United States District Court, S.D. Georgia, Savannah Division
BELINDA LEE MALEY, individually and on behalf of the Estate of Matthew Clinton Loflin, deceased; and GENE LOFLIN, individually; Plaintiffs,
CORIZON HEALTH, INC., a Delaware Corporation; CORIZON, LLC, a Missouri Limited Liability Company; CHATHAM COUNTY, a Georgia County; ROY HARRIS; ESTATE OF AL ST. LAWRENCE; JOHN WILCHER, individually and in his official capacity as Jail Administrator; SCOTT KENNEDY, M.D.; ADAMAR GONZALEZ, M.D.; and VIRGINIA O'NEILL; Defendants.
WILLIAM T. MOORE, UNITED STATES DISTRICT COURT
the Court is Defendants Corizon Health, Inc., Virginia
O'Neill, and Scott Kennedy's Motion to Limit Expert
Testimony. (Doc. 69.) In their motion, Defendants seek to
limit the testimony of Plaintiffs' medical expert, Dr.
Charles Wickliffe. For the following reasons, Defendants'
motion is DENIED.
2014, Matthew Loflin died from medical complications while
incarcerated at Chatham County Detention Center
("CCDC"). (Doc. 92 at 1-2.) At the time of
Loflin's detention, Defendant Corizon Health Inc.
("Corizon") provided medical services to detainees
at the CCDC pursuant to a contract with Chatham County.
(Id. at 6.) Defendant Dr. Scott Kennedy was employed
by Defendant Corizon as the Regional Medical Director,
(id. at 7.) Defendant Virginia O'Neill was
employed by Defendant Corizon as the Health Services
Administrator. (Id. at 7.)
his death, Loflin's mother, Plaintiff Brenda Maley,
brought suit individually and on behalf of the Estate of
Matthew Loflin. (Doc. 1.) In an amended complaint,
Loflin's father, Plaintiff Gene Loflin, subsequently
joined suit in his individual capacity. (Doc. 92.) In the
amended complaint, Plaintiffs allege that Defendants Corizon
Health, Inc., Scott Kennedy, Virginia O'Neill, and other
defendants were deliberately indifferent to Loflin's
critical medical needs while Loflin was detained at the CCDC.
support of their claim, Plaintiffs have consulted with Dr.
Charles Wickliffe. (Doc. 69-2, Ex. 1.) Dr. Wickliffe is a
cardiologist who has been board certified in the field since
1976. (Doc 69-2, Ex. 3.) After reviewing the facts of this
case, Dr. Wickliffe opined that
[i]t is my opinion to a reasonable degree of medical
certainty that Mr. Loflin died of the complication of his
congestive heart failure and underlying cardiomyopathy. His
death was related to the marked delay in initiation of
appropriate treatment for his congestive heart failure.
Although his prognosis at any stage of management of his
underlying cardiomyopathy would have been poor, earlier
treatment improves the chances of survival, . . . It is my
opinion that if proper diagnosis and management had been
initiated at any point during the course of his steadily
deteriorating condition prior to March 26th, his chances of
survival and long term and short term out comes would have
been improved. . . . [Also, ] it is my additional opinion
that Matthew Loflin received inadequate medical care while
incarcerated at the Chatham County Detention Center. With
adequate treatment Mathew Loflin could have had a significant
remaining life expectancy ....
(Doc. 69-2, Ex. 1.)
Defendants seek to limit the use of Plaintiffs' expert.
(Doc. 69.) Dr. Wickliffe admittedly has no experience working
in the correctional setting or working as a regional health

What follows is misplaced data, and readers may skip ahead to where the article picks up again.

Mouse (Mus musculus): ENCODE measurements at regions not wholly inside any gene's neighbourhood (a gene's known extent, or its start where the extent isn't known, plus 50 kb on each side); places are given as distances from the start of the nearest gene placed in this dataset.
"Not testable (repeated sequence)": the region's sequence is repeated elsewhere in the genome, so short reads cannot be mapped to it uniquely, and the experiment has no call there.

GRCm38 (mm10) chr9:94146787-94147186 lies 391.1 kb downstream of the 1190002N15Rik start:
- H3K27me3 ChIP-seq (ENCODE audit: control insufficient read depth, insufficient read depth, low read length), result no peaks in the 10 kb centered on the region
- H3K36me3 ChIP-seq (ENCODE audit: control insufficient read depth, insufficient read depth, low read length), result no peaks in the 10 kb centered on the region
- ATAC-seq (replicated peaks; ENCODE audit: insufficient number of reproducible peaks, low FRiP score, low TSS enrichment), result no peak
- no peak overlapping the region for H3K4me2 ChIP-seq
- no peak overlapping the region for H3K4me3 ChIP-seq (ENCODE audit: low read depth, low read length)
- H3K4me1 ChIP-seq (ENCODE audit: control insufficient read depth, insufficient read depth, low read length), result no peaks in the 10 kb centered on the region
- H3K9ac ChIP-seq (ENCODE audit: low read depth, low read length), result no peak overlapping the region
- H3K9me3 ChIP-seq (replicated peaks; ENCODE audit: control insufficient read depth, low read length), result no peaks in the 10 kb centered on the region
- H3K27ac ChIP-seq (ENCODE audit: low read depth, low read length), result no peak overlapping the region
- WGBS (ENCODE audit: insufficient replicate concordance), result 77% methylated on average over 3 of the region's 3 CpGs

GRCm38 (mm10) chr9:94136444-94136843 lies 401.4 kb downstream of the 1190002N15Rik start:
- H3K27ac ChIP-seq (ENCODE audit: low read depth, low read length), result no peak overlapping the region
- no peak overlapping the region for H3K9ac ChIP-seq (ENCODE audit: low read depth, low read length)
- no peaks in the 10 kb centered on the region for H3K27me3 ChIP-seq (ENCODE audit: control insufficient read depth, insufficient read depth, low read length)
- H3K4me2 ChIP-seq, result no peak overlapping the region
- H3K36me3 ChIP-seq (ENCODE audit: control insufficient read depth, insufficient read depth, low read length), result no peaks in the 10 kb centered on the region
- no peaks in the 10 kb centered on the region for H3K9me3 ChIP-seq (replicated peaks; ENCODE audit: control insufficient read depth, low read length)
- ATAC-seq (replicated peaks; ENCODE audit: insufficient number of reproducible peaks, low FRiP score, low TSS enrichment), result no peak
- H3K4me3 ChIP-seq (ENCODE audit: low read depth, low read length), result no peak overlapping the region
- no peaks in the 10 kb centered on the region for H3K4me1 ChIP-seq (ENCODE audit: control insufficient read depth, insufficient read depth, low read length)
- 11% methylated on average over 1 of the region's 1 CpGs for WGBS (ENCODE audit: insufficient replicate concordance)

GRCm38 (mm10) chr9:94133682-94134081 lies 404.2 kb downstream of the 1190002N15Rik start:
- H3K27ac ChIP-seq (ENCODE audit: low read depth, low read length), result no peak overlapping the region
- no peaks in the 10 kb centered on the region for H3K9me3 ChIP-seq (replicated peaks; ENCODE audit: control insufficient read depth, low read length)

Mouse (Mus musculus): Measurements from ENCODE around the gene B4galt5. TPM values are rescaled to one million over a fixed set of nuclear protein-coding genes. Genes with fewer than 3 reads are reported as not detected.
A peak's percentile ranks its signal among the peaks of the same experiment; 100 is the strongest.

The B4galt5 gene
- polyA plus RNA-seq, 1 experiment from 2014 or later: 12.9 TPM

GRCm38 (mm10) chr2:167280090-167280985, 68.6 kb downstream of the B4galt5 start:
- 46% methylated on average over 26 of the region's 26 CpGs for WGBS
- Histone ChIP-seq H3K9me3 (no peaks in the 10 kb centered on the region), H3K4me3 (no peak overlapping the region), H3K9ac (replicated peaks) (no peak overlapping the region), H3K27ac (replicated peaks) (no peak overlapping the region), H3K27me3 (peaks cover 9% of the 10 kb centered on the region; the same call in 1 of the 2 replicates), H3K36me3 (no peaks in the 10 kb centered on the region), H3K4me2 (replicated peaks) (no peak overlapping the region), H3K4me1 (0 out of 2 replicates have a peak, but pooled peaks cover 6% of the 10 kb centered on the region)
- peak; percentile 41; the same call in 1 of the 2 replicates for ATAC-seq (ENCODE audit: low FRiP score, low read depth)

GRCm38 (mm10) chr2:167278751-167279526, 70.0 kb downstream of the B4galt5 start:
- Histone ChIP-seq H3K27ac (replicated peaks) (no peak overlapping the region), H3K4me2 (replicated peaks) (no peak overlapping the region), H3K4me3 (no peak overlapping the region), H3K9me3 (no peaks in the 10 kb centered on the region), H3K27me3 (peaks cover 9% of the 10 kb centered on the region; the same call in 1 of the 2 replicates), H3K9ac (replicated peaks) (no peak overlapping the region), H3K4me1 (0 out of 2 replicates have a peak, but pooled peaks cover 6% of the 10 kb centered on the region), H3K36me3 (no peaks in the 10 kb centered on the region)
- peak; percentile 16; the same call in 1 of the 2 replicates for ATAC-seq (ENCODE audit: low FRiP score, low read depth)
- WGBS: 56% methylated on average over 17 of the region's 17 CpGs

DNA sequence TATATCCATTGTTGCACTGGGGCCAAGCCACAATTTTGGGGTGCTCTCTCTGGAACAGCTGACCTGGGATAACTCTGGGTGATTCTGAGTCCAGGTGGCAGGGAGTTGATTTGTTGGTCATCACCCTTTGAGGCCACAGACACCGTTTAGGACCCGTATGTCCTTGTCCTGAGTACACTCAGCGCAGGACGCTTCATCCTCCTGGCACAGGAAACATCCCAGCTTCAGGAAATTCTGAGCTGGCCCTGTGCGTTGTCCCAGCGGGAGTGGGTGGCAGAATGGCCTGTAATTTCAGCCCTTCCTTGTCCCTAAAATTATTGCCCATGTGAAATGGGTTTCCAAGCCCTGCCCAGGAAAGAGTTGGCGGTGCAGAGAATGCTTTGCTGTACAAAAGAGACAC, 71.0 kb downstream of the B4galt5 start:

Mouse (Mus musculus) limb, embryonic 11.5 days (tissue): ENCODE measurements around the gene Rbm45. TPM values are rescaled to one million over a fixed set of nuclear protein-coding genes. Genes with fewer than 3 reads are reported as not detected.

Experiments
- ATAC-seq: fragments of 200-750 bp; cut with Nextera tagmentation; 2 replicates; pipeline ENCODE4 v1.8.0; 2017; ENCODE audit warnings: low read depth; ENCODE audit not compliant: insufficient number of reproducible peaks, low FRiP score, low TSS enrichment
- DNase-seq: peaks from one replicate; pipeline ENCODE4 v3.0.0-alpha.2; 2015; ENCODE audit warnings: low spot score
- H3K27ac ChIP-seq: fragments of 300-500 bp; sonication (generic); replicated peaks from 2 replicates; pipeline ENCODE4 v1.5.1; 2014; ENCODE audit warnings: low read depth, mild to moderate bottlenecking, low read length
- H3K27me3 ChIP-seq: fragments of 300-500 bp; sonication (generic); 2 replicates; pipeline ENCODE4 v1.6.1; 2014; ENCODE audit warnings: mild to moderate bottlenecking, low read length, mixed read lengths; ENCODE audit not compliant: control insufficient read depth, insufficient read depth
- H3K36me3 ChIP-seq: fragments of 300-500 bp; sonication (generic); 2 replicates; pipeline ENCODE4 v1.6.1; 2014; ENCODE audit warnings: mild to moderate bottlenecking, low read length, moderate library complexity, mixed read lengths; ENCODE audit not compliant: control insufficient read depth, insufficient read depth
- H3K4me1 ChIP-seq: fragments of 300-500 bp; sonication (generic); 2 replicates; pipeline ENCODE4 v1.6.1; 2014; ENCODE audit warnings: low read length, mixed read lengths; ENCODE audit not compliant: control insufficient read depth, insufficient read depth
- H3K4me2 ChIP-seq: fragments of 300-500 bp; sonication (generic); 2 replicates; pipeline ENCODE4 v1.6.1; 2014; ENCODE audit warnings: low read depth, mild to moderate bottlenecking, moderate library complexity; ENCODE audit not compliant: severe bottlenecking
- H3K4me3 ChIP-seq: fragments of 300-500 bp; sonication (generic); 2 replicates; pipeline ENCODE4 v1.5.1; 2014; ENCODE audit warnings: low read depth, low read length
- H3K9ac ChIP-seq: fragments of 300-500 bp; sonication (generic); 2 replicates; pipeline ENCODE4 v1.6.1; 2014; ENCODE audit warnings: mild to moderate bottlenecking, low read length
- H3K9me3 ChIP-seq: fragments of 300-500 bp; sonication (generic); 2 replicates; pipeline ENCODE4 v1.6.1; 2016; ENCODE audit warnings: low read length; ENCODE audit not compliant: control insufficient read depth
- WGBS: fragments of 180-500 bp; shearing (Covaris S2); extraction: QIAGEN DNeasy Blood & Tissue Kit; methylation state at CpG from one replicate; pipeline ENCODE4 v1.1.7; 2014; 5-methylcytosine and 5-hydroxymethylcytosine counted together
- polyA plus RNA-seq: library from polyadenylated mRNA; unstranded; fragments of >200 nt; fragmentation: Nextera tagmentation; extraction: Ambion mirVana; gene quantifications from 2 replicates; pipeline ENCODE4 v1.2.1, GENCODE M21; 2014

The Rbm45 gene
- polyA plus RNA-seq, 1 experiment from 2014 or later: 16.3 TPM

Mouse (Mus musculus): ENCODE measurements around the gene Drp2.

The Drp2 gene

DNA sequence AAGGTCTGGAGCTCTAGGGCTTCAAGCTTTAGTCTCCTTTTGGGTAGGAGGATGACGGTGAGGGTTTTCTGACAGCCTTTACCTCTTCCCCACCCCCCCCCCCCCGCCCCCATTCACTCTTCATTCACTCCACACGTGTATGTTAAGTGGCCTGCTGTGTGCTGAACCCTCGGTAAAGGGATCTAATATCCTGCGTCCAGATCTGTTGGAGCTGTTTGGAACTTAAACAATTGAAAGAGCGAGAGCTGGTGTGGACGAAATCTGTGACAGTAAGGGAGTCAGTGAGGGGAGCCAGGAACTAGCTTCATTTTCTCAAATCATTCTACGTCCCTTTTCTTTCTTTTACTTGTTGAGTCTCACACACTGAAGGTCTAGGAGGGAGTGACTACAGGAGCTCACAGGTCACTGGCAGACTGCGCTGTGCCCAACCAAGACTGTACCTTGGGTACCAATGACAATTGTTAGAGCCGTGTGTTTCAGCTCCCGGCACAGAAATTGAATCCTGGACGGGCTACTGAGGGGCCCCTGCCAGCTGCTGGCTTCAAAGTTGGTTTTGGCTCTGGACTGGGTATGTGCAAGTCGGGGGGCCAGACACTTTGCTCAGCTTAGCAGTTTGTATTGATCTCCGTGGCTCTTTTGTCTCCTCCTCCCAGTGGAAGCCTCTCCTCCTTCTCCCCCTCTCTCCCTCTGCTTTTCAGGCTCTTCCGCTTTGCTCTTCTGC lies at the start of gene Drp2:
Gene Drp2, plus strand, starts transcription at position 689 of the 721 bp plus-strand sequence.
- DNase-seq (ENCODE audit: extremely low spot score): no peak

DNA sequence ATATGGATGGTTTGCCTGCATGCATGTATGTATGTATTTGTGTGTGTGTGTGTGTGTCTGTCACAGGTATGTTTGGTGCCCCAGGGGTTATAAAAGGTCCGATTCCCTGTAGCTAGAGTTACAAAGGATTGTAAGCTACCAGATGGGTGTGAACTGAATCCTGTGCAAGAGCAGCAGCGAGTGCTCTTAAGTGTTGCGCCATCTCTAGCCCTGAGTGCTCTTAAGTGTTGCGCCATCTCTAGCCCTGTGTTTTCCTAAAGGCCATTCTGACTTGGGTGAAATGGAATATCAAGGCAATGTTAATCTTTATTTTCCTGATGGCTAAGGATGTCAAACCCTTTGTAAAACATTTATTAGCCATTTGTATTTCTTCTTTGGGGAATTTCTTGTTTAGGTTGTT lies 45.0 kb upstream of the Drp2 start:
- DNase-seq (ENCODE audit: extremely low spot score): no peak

director. (Doc. 69-2, Ex. 2 at 6, 15.) As a result,
Defendants contend that Dr. Wickliffe lacks the
qualifications to offer expert testimony regarding the
standard of care specifically applicable to Defendant Kennedy
as a regional director or generally applicable to any other
health provider at the CCDC. After careful review, the Court
determining whether to limit Dr. Wickliffe's testimony,
this Court must consider the admissibility of his testimony
in light of Federal Rule of Evidence 702. Daubert v.
Merrell Dow Pharm., Inc., 509 U.S. 579, 589
(1993). Rule 702 of the Federal Rules of Evidence provides:
A witness who is qualified as an expert by knowledge, skill,
experience, training, or education may testify in the form of
an opinion or otherwise if: (a) the expert's scientific,
technical, or other specialized knowledge will help the trier
of fact to understand the evidence or to determine a fact in
issue; (b) the testimony is based on sufficient facts or
data; (c) the testimony is the product of reliable principles
and methods; and (d) the expert has reliably applied the
principles and methods to the facts of the case.
Although the Court must use the guidelines provided in Rule
702 to determine whether Dr. Wickliffe can offer an opinion
that is both reliable and relevant, "[t]he inguiry
envisioned by Rule 702 is  a flexible one."
Daubert, 509 U.S. at 594.
Court's view, Dr. Wickliffe is qualified under Rule 702
to testify not only as to Lof lin's medical condition,
but also to the standard of care that he should have been
provided while at the CCDC. As a starting point, Dr.
Wickliffe has extensive experience in the field of
cardiology. (Doc. 69-2, Ex. 3.) While Dr. Wickliffe has no
experience working in the correctional field, this fact is
immaterial. Defendants have offered no authority that the
standard of care is different in the correctional setting.
While Defendants are correct that Dr.Wickliffe has no
experience as a regional health director or as a provider
that has to work within certain limitations created by the
correctional setting, Defendants' challenges to Dr.
Wickliffe's testimony are more appropriately directed at
the weight that should be given to his testimony, rather than
its admissibility. Because the Court finds no reason to limit
Dr. Wickliffe's testimony, Defendants' motion (Doc.
69) is DENIED.